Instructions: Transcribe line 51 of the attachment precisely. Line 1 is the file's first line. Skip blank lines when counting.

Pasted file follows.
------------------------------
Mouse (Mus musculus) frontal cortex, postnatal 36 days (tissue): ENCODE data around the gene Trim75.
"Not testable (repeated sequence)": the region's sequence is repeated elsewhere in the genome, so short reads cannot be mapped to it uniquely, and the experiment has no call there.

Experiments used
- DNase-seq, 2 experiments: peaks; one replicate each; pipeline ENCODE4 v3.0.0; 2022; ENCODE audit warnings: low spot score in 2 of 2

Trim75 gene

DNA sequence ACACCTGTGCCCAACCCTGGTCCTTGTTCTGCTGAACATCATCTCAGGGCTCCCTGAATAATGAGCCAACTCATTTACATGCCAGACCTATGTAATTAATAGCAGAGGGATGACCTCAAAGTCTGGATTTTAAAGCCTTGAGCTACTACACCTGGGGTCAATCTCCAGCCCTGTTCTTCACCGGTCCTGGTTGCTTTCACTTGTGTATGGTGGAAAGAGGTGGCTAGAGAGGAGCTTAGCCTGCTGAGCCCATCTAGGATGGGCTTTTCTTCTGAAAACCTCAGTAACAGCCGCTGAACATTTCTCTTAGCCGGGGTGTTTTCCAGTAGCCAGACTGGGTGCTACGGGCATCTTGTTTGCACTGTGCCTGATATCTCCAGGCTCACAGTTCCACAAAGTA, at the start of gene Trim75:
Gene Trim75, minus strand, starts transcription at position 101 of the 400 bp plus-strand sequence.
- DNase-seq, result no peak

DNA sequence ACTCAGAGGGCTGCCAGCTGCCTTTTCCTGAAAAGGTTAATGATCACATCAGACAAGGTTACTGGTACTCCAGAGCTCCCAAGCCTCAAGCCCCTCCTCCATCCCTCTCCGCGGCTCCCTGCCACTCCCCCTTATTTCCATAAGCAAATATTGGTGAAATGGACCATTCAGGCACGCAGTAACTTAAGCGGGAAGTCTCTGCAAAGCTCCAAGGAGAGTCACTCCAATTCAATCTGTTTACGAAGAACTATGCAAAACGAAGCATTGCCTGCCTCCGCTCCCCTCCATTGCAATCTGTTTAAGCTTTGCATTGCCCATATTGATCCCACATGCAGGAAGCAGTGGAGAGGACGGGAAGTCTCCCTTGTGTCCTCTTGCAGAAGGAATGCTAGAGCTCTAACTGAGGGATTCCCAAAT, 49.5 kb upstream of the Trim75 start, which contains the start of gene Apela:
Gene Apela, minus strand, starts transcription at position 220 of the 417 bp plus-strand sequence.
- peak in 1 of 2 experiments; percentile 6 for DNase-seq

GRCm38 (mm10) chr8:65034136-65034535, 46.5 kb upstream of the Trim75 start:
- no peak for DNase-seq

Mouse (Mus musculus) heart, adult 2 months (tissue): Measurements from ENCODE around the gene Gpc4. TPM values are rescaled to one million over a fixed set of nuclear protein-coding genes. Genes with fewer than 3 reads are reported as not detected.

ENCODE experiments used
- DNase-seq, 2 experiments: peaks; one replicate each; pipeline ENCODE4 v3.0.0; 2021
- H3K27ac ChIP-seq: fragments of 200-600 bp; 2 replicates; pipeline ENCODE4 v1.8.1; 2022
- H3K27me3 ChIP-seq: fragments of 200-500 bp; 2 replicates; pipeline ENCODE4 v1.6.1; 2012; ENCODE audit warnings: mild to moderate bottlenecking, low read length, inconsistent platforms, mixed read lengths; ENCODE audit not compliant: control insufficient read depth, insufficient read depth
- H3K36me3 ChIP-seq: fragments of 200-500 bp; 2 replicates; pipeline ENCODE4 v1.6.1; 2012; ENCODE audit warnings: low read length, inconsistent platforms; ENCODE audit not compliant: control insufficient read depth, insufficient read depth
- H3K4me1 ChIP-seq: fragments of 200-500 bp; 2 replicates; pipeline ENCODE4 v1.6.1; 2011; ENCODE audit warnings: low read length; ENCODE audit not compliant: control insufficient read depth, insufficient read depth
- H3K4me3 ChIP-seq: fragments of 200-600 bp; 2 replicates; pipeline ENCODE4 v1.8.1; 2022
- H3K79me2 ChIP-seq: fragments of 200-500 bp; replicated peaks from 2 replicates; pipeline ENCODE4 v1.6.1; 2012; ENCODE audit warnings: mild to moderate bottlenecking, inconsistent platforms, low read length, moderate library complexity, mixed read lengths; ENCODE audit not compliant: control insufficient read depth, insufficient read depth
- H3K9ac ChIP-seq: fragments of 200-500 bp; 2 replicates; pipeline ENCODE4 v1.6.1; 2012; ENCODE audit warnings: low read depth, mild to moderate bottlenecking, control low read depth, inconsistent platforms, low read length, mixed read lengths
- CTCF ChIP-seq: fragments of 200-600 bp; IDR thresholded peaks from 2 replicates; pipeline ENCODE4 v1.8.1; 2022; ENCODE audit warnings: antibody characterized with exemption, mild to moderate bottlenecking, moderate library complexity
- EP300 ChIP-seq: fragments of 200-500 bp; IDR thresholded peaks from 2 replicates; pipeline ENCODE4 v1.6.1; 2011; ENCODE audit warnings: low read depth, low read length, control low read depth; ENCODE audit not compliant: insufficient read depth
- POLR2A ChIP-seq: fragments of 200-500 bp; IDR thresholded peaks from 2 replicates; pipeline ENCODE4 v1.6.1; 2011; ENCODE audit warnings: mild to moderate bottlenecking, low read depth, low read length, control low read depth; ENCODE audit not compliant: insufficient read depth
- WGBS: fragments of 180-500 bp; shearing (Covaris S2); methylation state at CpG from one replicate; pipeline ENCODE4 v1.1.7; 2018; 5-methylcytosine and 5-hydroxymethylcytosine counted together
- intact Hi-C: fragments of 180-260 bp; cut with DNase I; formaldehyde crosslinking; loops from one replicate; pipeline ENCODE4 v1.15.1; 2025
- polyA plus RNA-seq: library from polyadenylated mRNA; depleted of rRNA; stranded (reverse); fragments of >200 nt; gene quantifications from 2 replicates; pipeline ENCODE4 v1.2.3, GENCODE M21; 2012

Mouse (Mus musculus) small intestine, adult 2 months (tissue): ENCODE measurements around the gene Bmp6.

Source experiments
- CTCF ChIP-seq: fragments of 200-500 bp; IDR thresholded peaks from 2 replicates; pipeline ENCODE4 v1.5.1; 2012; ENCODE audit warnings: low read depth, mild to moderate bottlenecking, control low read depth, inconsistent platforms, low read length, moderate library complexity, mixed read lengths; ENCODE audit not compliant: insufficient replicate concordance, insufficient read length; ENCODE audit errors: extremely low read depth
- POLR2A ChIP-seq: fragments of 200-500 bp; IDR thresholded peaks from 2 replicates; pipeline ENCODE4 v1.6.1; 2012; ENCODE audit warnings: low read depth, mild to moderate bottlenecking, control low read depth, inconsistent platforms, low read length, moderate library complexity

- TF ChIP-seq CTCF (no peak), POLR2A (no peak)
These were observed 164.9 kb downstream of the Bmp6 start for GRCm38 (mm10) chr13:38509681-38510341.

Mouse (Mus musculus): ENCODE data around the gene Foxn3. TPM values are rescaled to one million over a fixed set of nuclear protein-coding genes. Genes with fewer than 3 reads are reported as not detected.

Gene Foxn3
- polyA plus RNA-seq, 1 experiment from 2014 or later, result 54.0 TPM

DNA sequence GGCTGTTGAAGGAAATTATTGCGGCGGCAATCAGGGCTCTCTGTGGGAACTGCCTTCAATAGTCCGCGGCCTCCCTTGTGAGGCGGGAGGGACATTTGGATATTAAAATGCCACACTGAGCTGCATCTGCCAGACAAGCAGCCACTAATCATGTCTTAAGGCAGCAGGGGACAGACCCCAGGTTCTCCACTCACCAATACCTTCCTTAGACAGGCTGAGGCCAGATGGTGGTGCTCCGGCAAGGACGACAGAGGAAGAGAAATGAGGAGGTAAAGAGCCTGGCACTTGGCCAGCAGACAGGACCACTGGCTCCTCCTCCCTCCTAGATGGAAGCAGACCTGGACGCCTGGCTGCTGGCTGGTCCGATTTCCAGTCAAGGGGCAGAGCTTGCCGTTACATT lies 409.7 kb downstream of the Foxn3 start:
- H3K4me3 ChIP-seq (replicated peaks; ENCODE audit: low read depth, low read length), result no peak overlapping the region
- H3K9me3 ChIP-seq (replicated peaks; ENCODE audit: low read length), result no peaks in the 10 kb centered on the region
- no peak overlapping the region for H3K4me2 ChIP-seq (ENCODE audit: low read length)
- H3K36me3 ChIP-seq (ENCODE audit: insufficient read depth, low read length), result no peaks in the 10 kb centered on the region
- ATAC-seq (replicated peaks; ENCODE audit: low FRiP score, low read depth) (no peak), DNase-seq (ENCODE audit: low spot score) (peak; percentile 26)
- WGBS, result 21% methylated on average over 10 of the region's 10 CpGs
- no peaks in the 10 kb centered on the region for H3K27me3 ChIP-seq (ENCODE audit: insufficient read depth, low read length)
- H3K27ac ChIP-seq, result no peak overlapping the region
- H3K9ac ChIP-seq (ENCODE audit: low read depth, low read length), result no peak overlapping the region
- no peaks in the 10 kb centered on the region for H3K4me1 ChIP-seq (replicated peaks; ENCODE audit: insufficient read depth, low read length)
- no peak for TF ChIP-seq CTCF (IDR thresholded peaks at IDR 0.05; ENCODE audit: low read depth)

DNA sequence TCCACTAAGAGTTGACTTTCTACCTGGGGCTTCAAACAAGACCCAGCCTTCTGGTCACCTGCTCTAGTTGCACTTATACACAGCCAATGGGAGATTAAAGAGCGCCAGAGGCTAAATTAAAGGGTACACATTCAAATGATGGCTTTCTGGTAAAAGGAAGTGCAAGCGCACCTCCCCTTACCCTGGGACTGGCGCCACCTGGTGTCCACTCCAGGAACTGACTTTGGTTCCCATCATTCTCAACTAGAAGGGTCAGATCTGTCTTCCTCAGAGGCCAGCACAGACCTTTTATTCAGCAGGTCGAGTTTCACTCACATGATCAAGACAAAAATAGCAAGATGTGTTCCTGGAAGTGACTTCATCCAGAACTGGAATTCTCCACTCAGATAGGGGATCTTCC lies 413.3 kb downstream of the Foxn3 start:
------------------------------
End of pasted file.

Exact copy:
DNA sequence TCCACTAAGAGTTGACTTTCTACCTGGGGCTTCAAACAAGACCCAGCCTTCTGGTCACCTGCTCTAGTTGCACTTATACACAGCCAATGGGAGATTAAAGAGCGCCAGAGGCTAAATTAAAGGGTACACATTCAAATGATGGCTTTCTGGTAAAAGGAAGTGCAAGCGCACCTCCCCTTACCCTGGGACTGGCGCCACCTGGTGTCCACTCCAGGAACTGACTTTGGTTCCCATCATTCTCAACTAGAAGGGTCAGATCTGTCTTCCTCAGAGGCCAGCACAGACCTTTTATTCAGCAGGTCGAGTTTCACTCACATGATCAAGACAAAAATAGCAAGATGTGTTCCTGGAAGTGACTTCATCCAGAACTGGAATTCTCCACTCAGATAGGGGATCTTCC lies 413.3 kb downstream of the Foxn3 start: